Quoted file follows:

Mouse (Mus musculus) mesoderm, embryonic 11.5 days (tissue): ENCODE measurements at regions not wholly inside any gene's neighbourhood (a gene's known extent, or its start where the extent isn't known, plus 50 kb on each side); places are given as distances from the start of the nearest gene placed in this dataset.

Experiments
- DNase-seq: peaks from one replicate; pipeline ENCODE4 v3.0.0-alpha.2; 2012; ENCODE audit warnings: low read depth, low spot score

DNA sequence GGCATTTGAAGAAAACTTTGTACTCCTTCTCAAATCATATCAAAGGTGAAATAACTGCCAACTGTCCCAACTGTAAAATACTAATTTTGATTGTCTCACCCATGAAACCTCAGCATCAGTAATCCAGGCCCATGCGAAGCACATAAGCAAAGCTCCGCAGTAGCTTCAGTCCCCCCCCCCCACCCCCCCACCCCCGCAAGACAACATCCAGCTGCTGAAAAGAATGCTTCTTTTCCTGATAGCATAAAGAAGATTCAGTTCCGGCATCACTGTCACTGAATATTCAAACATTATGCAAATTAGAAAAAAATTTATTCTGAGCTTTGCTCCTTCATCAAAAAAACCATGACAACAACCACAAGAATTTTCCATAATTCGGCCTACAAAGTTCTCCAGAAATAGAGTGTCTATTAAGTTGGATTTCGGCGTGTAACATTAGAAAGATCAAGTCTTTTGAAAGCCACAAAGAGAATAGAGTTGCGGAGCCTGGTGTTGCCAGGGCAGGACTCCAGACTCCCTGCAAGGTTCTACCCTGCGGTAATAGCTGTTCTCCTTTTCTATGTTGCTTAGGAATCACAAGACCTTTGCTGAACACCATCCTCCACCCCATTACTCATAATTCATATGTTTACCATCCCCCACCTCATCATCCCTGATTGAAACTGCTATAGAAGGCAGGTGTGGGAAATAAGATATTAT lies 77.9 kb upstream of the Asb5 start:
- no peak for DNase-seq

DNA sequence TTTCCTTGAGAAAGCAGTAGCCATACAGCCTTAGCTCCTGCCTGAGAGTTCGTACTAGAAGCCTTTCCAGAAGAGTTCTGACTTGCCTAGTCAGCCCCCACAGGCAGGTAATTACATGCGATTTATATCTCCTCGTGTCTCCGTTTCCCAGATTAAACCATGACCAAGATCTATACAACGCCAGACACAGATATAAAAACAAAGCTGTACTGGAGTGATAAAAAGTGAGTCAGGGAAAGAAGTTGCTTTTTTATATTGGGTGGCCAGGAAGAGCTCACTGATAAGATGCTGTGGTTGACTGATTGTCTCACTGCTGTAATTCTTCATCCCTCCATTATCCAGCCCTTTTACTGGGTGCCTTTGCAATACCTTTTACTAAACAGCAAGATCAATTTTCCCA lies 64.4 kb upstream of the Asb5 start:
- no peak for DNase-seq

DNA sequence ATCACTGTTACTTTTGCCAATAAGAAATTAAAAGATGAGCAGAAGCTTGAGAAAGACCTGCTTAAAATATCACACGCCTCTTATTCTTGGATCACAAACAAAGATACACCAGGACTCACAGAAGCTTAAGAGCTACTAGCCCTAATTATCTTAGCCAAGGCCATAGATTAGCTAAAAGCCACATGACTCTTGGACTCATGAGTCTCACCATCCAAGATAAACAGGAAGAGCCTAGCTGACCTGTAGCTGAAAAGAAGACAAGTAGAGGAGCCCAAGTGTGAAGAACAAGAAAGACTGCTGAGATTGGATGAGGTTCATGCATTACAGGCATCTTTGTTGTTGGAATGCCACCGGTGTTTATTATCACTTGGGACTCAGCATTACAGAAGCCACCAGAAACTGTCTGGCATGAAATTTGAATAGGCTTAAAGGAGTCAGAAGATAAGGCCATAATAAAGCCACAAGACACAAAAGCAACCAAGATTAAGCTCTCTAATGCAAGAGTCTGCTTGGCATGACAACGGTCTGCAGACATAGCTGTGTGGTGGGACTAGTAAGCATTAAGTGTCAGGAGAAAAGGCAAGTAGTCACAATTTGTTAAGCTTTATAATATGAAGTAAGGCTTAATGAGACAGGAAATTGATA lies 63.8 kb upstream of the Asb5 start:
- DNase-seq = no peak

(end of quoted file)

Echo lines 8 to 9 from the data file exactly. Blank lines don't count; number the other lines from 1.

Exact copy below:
DNA sequence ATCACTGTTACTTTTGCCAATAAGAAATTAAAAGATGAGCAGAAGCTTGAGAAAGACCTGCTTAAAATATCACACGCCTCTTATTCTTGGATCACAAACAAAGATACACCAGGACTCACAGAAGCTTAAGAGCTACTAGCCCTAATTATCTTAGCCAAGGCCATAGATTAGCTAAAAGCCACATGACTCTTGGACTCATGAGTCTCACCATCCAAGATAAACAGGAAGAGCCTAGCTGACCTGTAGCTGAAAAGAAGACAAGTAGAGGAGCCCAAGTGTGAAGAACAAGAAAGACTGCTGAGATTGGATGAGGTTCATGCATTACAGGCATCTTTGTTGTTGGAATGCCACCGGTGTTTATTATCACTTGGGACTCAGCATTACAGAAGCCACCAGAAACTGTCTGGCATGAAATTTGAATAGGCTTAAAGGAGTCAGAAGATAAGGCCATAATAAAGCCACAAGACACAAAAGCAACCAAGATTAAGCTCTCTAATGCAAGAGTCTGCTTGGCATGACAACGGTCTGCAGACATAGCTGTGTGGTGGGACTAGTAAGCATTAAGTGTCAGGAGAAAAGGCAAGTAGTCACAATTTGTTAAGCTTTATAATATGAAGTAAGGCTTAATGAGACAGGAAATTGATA lies 63.8 kb upstream of the Asb5 start:
- DNase-seq = no peak